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“Aaron and I always argued about working out and how important it was (to him)—but I never liked it. About two years ago we broke up and I was extremely depressed. I tried a membership at World Gym, working out with a friend, running and other stuff—but I always forced myself to go because I couldn’t get into it. It was around this time that my sisters paid for my CrossFit fundamentals membership and after my first class I was addicted. Soon after Aaron and I started talking again and our relationship is now stronger than ever. Instead of arguing about working out we now have fun conversations about the WOD. He’s excited for me when I PR on a lift—he always tells me that he is proud of me!”
“There are days when our 41 year old status reminds us we need a day off. However we realize that CrossFit is a part of our lives now. I feel it helps us work better as a husband/wife team both in the box and in the real world. I’m not going to lie…our physical relationship has reaped the benefits as well! I can’t imagine a life without CrossFit… but I also can’t imagine CrossFit without this amazing man who motivates me every day to do better.”
Pretty cool, right? Unfortunately my investigation didn’t solely yield peaches and rainbows. Among the littered stories of how CrossFit has helped couples were stories of how our wondrous sport has contributed to duo-destruction. I even learned of several marriages that had ended in divorce because of an alluring, “available” CrossFitter. I guess booty shorts, yoga pants and shirtless hunks can raise the bar (pun intended) for an individual in a less-than-perfect relationship. One man I spoke with actually quit CrossFit to protect his marriage.
“I couldn’t help but look at the girls (sexually) and felt guilty about it. I figured it wasn’t fair to my wife and I certainly didn’t want to be around that temptation five days a week—so I quit going.”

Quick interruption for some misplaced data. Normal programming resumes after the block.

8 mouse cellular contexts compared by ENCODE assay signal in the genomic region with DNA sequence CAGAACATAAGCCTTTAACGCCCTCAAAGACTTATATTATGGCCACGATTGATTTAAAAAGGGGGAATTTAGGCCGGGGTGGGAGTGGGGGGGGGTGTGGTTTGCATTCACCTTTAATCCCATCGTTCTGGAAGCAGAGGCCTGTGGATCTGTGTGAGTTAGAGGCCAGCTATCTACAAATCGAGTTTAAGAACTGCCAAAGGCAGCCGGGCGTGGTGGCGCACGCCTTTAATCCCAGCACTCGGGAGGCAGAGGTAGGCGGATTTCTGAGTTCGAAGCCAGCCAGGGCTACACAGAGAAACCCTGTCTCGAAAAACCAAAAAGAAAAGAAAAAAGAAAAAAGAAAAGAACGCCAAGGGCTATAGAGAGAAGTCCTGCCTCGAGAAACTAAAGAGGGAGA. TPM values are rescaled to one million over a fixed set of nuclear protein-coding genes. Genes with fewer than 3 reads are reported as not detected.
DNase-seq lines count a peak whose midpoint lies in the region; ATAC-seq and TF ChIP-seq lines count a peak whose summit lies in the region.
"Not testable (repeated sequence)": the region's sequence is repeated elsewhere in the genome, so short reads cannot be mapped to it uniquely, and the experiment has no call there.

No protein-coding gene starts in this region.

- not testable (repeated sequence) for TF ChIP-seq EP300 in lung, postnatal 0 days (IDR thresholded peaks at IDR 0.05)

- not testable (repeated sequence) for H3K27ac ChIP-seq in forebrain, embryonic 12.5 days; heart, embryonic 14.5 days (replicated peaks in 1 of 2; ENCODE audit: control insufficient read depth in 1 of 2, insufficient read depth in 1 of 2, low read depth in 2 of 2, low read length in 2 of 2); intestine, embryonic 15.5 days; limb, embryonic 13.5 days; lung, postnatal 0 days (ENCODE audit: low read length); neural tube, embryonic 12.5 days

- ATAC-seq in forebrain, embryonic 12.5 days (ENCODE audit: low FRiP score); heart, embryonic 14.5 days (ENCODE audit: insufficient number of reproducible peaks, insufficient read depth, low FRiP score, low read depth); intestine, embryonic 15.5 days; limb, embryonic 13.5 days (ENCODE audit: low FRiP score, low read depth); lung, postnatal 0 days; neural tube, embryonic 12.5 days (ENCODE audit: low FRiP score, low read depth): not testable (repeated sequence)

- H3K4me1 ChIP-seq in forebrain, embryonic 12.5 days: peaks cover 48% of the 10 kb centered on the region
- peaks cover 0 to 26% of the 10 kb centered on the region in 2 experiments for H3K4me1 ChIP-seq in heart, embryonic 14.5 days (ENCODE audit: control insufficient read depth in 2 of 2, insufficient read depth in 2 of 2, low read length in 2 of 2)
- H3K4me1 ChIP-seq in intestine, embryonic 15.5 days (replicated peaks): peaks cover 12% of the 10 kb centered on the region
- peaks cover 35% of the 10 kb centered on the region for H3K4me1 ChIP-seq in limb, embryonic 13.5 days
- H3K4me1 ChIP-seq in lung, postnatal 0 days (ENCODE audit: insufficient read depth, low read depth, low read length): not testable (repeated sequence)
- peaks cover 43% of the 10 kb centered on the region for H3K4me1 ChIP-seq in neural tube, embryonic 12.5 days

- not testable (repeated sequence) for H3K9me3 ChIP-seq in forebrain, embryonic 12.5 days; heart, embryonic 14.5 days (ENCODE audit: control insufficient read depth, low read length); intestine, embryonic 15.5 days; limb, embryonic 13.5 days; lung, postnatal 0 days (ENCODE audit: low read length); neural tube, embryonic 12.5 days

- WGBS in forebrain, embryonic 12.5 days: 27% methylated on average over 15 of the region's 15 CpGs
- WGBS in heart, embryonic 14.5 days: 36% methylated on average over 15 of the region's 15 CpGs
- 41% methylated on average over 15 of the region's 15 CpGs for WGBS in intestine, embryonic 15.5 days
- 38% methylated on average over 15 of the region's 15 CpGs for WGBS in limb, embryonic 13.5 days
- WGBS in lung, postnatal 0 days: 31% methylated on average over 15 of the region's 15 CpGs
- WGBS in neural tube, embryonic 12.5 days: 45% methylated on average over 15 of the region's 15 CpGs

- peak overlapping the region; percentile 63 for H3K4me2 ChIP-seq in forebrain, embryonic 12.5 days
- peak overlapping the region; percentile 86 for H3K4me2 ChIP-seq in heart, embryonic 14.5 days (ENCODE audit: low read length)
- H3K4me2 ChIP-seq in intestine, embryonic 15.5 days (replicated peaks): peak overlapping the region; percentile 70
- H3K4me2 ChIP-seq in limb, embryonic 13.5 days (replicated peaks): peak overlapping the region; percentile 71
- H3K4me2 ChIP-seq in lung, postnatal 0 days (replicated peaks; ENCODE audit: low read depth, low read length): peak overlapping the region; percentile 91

Now that’s an interesting perspective! But I had one more interview to go. My final meeting was with a very well-known Games athlete who shed some light on the issue and revealed that there may be more to this magnetism than just physical lusting. “CrossFit is good at bringing people together—people learn how to grow, commit, and be driven by others. So when you put like-minded people in one place and take away most of their clothes attraction is going to happen,” says Jenn Jones, who will be heading to her third CrossFit Games this summer. “But it’s not just physical attraction. If someone’s partner is not there or not supporting them in the way they need, something could happen…it’s nature,” she continues. “People want motivation and friendship, and if a person experiences a type of support they may have never had before it opens them up to a realization of something they’re missing in the relationship. Two people need to have a common ground and CrossFit can be that. People need someone who understands their goals…and with CrossFit that happens.”
My research proved to illuminate what we may have already known. CrossFitters comprise a community of compatible, passionate, hard-working, and (at times) half-naked people who express their common ground by WODing together and forging friendships. The negative side of is that when only one half of a 2-person team becomes a part of the community, the relationship can suffer. On the brighter side, when both parties jump on the bandwagon the relationship grows stronger.
All in all I think it’s fair to say that the enduring cliché of “The couple that plays together stays together” has a powerful truth. And lucky for us, a local ‘playground’ can be found anywhere where CrossFit is going on. But alas, every person, relationship, and situation is different and I leave it to you to decide where you stand on the issue.